The state’s Department of Health says a trial court made an “erroneous conclusion” that Tampa strip club mogul Joe Redner “has a constitutional right to homegrown, juiced (medical) marijuana.”
But Redner’s attorney says the state simply continues to argue – also erroneously – that the state’s constitutional amendment on medical marijuana doesn’t mean what it says.
He won a decision, now under appeal, from Tallahassee Circuit Judge Karen Gievers last month that Redner — a 77-year-old lung cancer survivor — has an immediate right to ‘home grow.’ His doctor says juiced marijuana is the best way to keep his cancer in remission, though the state countered he “also acknowledged the lack of scientific research to support this claim.”
But the state appealed to the 1st District Court of Appeal, which reinstated a delay of the effect of the ruling while the case is under review there. Redner asked that court to expedite the appeal.
The Health Department regulates medicinal cannabis through its Office of Medical Marijuana Use.
In its response, the department’s lawyers in part argued that under the “definition of ‘medical use,’ a qualifying patient is not entitled to cultivate (i.e., grow) or process marijuana because the words ‘cultivate’ and ‘process’ are not included” in the constitutional amendment approved by voters in 2016.
“Instead, the right to cultivate and process medical marijuana is reserved for” authorized medical marijuana providers, it says.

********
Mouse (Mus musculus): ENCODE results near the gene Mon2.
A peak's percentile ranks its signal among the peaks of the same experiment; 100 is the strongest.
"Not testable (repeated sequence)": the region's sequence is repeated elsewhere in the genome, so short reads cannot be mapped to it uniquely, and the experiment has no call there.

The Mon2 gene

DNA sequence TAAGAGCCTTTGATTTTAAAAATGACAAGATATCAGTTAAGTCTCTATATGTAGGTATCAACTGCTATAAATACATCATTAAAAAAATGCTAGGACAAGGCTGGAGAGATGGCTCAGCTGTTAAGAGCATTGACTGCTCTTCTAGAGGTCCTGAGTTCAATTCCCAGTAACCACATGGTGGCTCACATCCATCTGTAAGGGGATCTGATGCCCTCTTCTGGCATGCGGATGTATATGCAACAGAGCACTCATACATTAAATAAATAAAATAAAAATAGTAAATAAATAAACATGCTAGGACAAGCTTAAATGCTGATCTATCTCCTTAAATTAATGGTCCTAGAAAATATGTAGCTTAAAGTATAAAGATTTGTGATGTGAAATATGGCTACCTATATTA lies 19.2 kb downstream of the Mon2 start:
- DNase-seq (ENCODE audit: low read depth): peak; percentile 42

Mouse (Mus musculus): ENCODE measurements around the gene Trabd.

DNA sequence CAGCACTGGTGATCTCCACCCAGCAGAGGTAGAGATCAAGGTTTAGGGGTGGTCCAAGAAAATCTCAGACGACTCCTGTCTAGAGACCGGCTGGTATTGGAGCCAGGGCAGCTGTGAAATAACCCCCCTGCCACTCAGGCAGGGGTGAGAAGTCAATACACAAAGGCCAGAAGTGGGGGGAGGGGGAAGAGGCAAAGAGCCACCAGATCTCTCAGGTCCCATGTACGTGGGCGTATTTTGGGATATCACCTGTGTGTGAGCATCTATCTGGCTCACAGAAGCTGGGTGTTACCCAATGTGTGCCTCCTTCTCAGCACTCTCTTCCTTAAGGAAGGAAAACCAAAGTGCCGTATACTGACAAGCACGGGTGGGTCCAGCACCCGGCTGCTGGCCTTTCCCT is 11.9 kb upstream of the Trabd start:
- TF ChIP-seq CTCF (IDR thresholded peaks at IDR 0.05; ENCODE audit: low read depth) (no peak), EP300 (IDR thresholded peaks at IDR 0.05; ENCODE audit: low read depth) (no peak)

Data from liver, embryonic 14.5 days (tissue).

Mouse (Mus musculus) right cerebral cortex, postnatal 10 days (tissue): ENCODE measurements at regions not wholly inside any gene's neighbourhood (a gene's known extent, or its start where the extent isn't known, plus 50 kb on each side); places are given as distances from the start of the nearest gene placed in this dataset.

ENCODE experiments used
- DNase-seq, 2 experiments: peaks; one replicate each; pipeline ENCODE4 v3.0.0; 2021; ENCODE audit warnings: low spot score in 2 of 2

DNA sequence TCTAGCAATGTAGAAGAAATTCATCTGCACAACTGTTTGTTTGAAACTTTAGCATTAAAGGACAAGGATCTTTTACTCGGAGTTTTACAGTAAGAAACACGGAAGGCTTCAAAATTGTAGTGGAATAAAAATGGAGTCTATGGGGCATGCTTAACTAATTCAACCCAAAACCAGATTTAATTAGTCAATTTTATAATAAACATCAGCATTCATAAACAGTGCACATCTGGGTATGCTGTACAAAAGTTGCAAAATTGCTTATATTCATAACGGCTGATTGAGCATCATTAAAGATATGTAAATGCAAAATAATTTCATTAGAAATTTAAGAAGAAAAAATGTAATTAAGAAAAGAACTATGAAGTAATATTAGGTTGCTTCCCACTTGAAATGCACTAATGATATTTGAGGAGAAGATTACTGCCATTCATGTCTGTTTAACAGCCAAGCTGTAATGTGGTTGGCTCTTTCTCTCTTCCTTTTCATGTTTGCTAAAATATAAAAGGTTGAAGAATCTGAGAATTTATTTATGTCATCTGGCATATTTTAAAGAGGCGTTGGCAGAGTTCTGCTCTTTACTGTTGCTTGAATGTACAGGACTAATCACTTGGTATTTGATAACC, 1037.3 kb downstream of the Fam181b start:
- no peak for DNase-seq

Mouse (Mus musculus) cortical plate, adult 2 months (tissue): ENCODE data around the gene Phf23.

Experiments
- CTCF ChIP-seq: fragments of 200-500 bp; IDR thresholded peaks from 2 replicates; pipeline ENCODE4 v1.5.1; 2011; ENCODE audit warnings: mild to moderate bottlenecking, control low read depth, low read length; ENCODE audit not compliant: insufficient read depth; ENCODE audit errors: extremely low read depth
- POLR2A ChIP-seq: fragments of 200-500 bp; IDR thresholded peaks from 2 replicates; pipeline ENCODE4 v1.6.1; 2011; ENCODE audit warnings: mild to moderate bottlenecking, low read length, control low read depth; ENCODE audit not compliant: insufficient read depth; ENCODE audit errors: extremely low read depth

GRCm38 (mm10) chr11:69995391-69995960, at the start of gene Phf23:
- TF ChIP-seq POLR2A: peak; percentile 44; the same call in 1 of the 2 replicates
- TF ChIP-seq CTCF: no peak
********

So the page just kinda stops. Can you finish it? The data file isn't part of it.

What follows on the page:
But the state’s definition of “cannabis” says it’s “all parts of any plant of the genus Cannabis, whether growing or not (and) the seeds thereof,” which Redner says bolsters his case.
While he awaits the appeal, he’s also asking Gievers to order the state to reimburse his legal costs — including $16,000 for PowerPoint presentations — because he won the lawsuit. The state later asked that the costs request be held “in abeyance” pending the appeal.
Health spokesman Devin Galetta has said the agency “fully expects Judge Gievers’ ruling to be reversed on appeal.”
Luke Lirot, Redner’s attorney, said he “disagrees with the department’s arguments” and said the stay should be lifted.
“We have an important constitutional issue that will invariably be before them, coupled with (Redner’s) emergent medical condition,” he said. “… Time is of the essence.”
Redner, owner of the Mons Venus nightclub, also is a vegan. Gievers’ order limits him to no more than eight ounces or raw marijuana daily, based on his doctors’ recommendations. It applies only to Redner and allows him to “possess, grow and use marijuana” only for juicing.
Friday’s full 22-page filing is here.